An important question arising from this study is what are the active ingredients of CET catalysing the functional improvements observed? The largest effects were found in the domain of social cognition with over 60% improvement over 2 years compared to just over 10% improvement in neurocognition over the same period [126]. This possibly implicates the social cognitive training aspect of CET as the more active ingredient. Interestingly Eack et al. [128] found that improvement in neurocognition by treatment end was the only predictor of maintenance in social adjustment at 1-year follow-up. Subsequent analyses of specific employment outcomes found that improvements in both social cognition and neurocognition mediated the effects of CET on employment [127]. Notwithstanding these impressive findings, a second major caveat to this study is that the CET group received many more hours of therapist contact and socialization in pairs/groups compared to the control group, so it is possible that greater exposure to social situations and therapist support/guidance resulted in the improved functional outcomes. The issue of feasibility should also be questioned and whether CET can be supported within a clinical service given the additive level of input required by the treating clinical team and the sheer amount of time involved. It is also worth noting that, at baseline, participants had a mean age of 25.9 years (SD = 6.54 years) and a mean illness duration of 3.2 years (SD = 2.2) [126], with 22% of individuals having been unwell for more than 5 years (<8 years). Thus, findings may not be generalised to conventional definitions of early psychosis (which is typically within 2 years of first illness presentation). Further research is needed to tease out the active elements in CET as well as other remediation programs that are associated with improvements in functional outcome [73, 83, 129].

6. Effects of Social Cognitive Interventions on Functional Outcome in Early Psychosis

Due to the more recent inception of social cognition in the field of schizophrenia research, no published literature to date has investigated a social cognitive intervention program in a UHR or FEP cohort. Despite this, the meta-analysis of chronic schizophrenia studies mentioned earlier provides very promising findings [76]. We will briefly review the available interventions that have been trialed in established schizophrenia, with reference to their impact on functional outcome and applicability in early psychosis.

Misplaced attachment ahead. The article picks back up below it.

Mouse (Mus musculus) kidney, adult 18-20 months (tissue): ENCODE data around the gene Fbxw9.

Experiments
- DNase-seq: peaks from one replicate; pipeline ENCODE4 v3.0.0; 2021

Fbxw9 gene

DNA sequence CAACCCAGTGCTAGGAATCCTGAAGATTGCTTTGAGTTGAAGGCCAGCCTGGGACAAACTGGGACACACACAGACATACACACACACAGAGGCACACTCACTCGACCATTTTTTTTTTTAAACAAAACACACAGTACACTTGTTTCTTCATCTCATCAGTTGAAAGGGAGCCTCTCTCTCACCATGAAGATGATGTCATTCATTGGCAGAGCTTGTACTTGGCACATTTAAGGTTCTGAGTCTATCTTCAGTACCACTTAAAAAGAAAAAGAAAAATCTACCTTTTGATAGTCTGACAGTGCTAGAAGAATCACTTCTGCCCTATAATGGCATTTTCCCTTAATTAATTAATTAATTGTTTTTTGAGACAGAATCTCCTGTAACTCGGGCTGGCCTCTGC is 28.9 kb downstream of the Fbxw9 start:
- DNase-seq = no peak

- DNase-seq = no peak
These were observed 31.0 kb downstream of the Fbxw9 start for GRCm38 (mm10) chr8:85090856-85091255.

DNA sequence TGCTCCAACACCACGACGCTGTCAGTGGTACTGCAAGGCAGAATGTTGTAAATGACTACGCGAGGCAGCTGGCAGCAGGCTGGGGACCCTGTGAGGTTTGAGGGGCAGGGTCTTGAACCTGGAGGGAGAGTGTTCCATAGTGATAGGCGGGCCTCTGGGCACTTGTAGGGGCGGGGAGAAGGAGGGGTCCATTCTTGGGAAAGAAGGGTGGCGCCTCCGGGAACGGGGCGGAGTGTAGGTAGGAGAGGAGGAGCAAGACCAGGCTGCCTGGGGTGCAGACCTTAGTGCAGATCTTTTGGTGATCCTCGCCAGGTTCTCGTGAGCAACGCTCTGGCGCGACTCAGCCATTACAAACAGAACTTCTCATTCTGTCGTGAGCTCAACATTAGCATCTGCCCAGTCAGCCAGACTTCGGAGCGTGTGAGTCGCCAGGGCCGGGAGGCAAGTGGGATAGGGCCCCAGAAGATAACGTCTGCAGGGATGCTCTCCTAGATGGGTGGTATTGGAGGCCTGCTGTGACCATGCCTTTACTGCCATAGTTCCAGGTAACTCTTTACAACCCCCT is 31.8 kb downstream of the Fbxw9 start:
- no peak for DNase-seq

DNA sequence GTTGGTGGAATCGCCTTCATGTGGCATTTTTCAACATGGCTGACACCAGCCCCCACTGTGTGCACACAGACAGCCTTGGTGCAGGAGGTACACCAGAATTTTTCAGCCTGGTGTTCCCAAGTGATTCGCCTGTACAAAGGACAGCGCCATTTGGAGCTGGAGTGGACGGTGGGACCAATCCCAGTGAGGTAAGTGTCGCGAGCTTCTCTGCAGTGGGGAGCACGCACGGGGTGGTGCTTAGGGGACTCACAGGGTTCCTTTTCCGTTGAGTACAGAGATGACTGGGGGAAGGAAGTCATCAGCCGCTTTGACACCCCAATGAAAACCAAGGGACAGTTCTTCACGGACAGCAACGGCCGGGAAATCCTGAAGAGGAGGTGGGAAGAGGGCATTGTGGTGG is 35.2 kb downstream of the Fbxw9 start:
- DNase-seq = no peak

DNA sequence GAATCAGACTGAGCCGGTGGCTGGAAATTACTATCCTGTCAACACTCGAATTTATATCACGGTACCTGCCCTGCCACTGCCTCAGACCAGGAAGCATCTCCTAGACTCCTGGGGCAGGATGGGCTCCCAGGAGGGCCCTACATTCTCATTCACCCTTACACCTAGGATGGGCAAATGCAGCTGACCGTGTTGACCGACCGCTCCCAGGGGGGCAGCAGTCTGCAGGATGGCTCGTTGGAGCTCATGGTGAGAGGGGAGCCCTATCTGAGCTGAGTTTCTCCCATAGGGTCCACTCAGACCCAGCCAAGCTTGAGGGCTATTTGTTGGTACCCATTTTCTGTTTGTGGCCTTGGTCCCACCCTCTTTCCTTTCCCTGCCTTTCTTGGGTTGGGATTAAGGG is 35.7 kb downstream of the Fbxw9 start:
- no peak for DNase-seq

Social Cognition and Interaction Training (SCIT), developed by Penn et al. [130], is probably the most evidence-based stand-alone social cognitive intervention currently available. SCIT is a manualised 20-week (1 session/week) group-based intervention targeting multiple aspects of social cognition. SCIT employs a range of approaches including behavioural learning (and at times strategy coaching), metacognitive training, role-play, and exposure therapy techniques. There are three phases: (1) emotion training, which focuses on defining emotions, emotion mimicry, and understanding paranoia, (2) figuring out situations, which focuses on distinguishing facts from guesses, jumping to conclusions, and understanding bad events, and (3) integration, which encourages participants to “check it out” or apply their newly acquired social cognitive skills to personal real-life situations. A small trial that compared SCIT ( ) to a coping skills group ( ; which focused on problem-solving, symptom management, and relapse prevention) found SCIT to be significantly more effective at improving performance on measures of social and emotion perception, ToM, and attributional style [111]. Aggressive behaviour, patient’s need for closure, and social relationships also improved with SCIT. Moreover, social functioning (as assessed with the Social Functioning Scales: engagement and interpersonal [131]) improved significantly, independent of changes in psychopathology. A more recent trial of SCIT in an outpatient setting has yielded similar positive results [132]. These successful trials led to the integration of the SCIT program into standard clinical practice within mental health services around New York [133]. Given the SCIT model emphasizes that performance varies as a function of the personal relevance and emotional tone of the social context and ultimately aims to improve day-to-day living, our research team has adapted SCIT to be suitable for young people with emerging psychosis. A pilot study in a FEP sample is currently underway.